Sept 6-12, 2012 I'm sorry to abandon you after 93 pages, but I just can't focus on your really vague yet very specific character descriptions or the fact that I'm really never sure if we've just switched to a new setting, a new time period, or a new POV. I'll try you again later...when I'm not getting married in a month.more
This book collapses under the weight of Chabon's overreaching metaphors. Not to mention its MOR - can't we all just get along - Hallmark movie of the week plot. Wait, did I just do what I just accused him of doing?more
Read all 36 reviews

Reviews

Over written, with too many digressions and overboiled metaphors. Some scenes and characters likeable, but overall it's a tedious book.more
I think this is the best thing since Kavilier & Clay in the sense it is so true, so beautifully & imtimately human. Telegraph Ave is in a rundown and mostly Black part of Oakland which is home to Brokeland Records a used vinyl store in a store front that once was a barber shop. It continues to be a meeting place for neighborhood people. The story revolves around Arch, a born & bred native and Nat, an irrasible, ranting middle-aged Jew, and their family and friends. These people who have all these dreams that are, in middle age, seeing them unfulfilled and sensing the the American Dream has passed them by. Archy, in a eulogy for one of the regulars and held in the store, likens life to a caravan on the old Silk Road. It is a long, hard journey that takes a while, filled with bandits and sandstorms but "you are carrying the light of civilization back and forth but all around you, the tribes just want to keep their warring, and killing, and keeping track of what makes them better than everybody else." But you keep on "And every so often, every few hundred miles, maybe, you got these oases, right, these caravansaries, where they all get together and chill, hang out, listen to good music, swap wild tales of exaggeration. . . that was kind of our dream." And that is what Brokeland Records is, an oasis amid the wretchedness and the banality of life. Or is was. A big box store is coming in down the street that will nail that final and fateful nail in the coffin of their business, their lives and possibly the lifeof Telegraph Ave. Oh, does this strike so deep a chord in my being - the fact of a brief and beautiful oasis of an independent bookstore amid the banality and stupidity of life in general and seeing perhaps the last days of that safe calm oasis. They play the theme song of Cochise Jones, the dead man at the wake - It's Too Late and the people there realize "It's Too Late . . . It was about some large percentage of the aggregate wishes, plans, and ambitions espoused by the people gathered here today. . . The song was about the people gathered here. It was about Titus growing up with no father, and Aviva trying to hold on to her one and only baby, the the dream of Brokeland Records." I think that so many people today can read these lines like reading their own story or the stories of others - people that everyone knows now who have lost their jobs or seen their businesses squashed by some big entity "like flies to wanton schoolboys" (King Lear) But this novel is also about coping: about going on after your dream is gone. In the end it is very much a missive of hope. You fall in love with the story and with these amazingly drawn characters. These people will stay with you for a long long time but their stories are our stories, their dreams like ours, some, or many, fated to die because the times demand it. This book strikes a nerve deep within me that reverberates and plays the story of my life and that is the beauty and worth of literature - to reach out a hand to you and you alone and touch your life. That is the definition of deathless prose.more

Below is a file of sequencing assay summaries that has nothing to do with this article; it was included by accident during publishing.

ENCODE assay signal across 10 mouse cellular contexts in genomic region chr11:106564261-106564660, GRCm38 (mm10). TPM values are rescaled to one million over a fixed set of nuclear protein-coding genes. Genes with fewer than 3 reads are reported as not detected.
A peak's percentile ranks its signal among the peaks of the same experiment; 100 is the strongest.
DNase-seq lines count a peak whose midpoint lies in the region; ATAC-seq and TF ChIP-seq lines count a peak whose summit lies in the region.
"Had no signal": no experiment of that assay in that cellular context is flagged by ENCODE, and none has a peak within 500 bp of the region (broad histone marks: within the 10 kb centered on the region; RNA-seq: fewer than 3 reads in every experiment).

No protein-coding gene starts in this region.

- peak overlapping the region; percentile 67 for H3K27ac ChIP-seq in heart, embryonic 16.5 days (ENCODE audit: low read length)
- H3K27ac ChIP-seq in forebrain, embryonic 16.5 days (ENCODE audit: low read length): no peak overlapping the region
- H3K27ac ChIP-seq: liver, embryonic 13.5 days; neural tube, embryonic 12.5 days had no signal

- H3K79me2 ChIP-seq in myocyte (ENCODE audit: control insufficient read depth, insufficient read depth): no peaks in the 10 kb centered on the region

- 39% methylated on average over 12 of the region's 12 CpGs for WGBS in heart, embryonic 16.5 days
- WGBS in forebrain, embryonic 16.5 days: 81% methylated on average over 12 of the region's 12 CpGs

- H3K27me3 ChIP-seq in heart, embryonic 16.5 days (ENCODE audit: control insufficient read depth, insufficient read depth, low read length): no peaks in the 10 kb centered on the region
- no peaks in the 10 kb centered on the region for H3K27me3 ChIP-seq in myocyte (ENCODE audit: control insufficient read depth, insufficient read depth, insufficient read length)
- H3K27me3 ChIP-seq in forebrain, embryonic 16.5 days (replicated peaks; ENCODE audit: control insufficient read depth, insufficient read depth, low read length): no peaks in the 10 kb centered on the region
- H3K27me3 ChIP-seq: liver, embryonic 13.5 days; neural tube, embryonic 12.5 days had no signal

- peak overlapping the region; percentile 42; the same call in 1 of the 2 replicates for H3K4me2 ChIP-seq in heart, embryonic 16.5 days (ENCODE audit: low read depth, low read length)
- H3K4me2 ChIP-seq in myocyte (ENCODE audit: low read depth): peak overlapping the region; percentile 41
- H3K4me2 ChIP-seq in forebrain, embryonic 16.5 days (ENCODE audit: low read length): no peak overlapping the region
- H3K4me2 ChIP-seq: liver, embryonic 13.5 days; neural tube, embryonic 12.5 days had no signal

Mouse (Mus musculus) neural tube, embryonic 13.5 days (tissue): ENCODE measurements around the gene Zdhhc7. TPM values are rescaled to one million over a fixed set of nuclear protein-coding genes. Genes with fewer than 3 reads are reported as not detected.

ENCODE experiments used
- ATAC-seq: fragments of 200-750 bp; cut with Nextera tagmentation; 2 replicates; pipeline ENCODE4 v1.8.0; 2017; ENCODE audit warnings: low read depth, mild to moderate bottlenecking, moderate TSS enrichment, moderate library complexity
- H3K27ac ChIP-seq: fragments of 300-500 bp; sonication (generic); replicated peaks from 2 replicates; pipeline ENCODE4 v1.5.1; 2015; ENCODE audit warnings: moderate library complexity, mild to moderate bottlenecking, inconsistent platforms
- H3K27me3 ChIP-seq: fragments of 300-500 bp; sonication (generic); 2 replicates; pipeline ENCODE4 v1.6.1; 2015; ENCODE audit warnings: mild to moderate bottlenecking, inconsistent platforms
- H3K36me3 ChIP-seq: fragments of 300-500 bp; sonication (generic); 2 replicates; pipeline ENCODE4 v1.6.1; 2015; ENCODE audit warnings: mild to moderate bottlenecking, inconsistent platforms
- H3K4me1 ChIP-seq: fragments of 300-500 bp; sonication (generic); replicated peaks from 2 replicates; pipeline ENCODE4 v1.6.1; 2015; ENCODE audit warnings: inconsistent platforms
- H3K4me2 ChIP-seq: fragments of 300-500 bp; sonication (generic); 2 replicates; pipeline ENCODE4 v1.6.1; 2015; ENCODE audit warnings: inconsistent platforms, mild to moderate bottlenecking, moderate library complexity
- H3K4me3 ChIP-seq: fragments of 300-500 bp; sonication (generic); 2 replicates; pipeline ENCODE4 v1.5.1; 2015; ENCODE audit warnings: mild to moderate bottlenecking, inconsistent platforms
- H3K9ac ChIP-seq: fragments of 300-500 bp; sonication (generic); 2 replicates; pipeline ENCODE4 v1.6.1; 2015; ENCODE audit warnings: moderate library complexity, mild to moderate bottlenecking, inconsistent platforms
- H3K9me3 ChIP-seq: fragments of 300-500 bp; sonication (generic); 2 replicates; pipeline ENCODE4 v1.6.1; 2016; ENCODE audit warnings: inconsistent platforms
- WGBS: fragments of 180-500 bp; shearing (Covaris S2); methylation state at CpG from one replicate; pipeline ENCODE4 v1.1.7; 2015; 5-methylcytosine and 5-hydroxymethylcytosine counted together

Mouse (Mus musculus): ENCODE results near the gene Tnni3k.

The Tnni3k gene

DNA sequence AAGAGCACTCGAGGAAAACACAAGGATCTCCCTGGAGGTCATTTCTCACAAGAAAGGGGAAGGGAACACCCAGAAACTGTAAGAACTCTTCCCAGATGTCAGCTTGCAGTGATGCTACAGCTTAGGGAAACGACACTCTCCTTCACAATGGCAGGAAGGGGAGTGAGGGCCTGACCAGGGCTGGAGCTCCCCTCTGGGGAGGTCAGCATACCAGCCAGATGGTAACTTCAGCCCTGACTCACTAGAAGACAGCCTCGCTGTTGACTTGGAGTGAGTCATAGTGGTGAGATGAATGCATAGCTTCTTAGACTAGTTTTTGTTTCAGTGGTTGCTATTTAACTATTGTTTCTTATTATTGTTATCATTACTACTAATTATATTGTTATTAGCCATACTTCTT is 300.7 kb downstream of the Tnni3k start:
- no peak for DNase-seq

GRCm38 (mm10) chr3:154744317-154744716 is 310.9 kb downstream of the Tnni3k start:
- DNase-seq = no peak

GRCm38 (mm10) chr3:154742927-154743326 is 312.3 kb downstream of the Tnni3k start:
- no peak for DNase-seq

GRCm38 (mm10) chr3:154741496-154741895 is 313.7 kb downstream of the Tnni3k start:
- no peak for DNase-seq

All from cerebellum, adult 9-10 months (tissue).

Sept 6-12, 2012 I'm sorry to abandon you after 93 pages, but I just can't focus on your really vague yet very specific character descriptions or the fact that I'm really never sure if we've just switched to a new setting, a new time period, or a new POV. I'll try you again later...when I'm not getting married in a month.more
This book collapses under the weight of Chabon's overreaching metaphors. Not to mention its MOR - can't we all just get along - Hallmark movie of the week plot. Wait, did I just do what I just accused him of doing?more
Frustrating. He writes beautifully, he had an excellent collection of original vivid characters and settings... but the whole thing just drags. I don't expect every book to be plot-driven at all, I have enjoyed many that were not, but they rewarded you with other kinds of deep thought or enthralling close observation, and this one just felt like dabbling--in story, in character, in the world. He didn't seem to care enough about any of it, ultimately, never went deep into anything, but I kept going with it because it seemed so obvious that with all his talents and heart he absolutely could. So much gorgeous meaty possibility that just ends up standing around.more